Browsing Revolt Library By Tag : 1811

Browsing By Tag "1811"

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We propose banning private cars from Manhattan Island. Permitted motor vehicles would be busses, small taxis, vehicles for essential services (doctor, police, sanitation, vans, etc.), and the trucking used in light industry. Present congestion and parking are unworkable, and other proposed solutions are uneconomic, disruptive, unhealthy, nonurban, or impractical. It is hardly necessary to prove that the actual situation is intolerable. “Motor trucks average less than six miles per hour in traffic, as against eleven miles per hour for horse drawn vehicles in 1911.” “During the ban on nonessential vehicles during the heavy snowstorm of February 1961, air pollution dropped 66 percent.” (New York Times, March 13, 1961.) The ... (From :

William Godwin [Herbert Read MS from University of Victoria] In the history of English poetry, no name is more secure than that of Shelley: he ranks with the greatest -- with Spenser, Shakespear, Milton and Wordsworth, and the years only add to the depth of our appreciation of his genius. But Shelley's name is indisociably linked with another name -- the name of a man to whom he owed not only his philosopy of life, but even his personal happiness, for he ran away with the philosopher's daughter. This philosopher was William Godwin, and in his day no man was more famous. His fame rested on one book, though he wrote many others, and this book, Political Justice, was not only what we would now call a "best-seller", but, if we take account of t... (From : Anarchy Archives.)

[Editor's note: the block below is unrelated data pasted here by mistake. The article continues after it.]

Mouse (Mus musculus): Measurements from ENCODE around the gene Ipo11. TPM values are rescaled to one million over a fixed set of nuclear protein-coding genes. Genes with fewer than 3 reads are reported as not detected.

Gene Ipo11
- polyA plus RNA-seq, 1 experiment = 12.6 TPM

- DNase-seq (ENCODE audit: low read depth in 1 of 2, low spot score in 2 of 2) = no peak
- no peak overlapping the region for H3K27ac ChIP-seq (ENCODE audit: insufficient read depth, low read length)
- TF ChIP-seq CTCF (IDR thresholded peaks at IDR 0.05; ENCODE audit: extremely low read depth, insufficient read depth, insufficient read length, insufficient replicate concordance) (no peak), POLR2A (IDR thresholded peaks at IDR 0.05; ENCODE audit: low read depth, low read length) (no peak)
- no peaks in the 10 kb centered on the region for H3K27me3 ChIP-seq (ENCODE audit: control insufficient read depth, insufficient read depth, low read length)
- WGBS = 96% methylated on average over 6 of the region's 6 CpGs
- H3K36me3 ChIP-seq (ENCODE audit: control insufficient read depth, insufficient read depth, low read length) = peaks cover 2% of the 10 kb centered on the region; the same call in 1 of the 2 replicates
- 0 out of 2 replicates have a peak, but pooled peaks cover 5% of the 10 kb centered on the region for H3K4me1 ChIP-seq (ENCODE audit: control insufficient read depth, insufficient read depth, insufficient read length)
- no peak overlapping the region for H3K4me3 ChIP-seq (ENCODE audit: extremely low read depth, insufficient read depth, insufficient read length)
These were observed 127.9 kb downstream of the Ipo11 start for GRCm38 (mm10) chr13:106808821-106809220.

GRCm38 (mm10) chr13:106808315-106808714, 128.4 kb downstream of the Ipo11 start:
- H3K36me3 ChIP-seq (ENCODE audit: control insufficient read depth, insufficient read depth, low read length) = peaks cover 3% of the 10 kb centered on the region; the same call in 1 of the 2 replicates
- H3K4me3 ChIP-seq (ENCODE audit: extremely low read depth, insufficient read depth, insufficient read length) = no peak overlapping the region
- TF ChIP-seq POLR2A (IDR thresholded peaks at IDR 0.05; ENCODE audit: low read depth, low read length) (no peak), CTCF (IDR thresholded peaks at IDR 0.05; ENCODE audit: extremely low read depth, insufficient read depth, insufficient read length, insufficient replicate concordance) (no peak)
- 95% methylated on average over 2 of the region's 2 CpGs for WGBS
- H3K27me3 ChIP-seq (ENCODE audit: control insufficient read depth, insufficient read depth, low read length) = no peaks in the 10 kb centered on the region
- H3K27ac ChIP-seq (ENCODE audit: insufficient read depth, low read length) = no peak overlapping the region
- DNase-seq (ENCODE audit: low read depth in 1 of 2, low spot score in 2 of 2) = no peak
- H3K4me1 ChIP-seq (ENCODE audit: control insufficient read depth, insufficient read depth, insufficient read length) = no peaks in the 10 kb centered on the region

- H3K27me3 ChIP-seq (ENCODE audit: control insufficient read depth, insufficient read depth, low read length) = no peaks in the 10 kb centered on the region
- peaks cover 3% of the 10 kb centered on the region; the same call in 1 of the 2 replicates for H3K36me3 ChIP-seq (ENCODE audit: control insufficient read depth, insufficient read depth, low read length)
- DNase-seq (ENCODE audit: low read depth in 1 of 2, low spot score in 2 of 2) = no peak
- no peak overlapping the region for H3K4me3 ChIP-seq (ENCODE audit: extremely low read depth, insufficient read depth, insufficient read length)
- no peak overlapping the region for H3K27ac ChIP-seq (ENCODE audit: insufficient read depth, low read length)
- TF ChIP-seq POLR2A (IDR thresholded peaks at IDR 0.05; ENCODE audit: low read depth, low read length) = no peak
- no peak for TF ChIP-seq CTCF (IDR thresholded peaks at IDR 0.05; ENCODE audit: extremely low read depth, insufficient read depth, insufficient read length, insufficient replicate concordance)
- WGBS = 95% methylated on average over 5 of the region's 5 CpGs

Having thus entered into an impartial review of Mr. Malthus's theory and the authorities upon which it is founded, I proceed to that which is most properly the object of my volume. The Essay on Population has left for me a clear stage in this respect: it has touched upon none of those topics from which a real knowledge of the subject is to be acquired. Its author from a very slight and unsatisfactory evidence has drawn the most absurd and extravagant consequences; and having done this, he closes the account, fully convinced that he has shewn in "the laws of nature and the passions of mankind" an evil, for which all remedies are feeble, and before which all courage must sink into despair. My business is therefore with those topics which Mr. Malthus has named, and only named: "the laws of nature, and the passions of mankind." I will beg leave to consider something [Page 145] of these, and particularly of the former, before I proceed to the millions to be foun...


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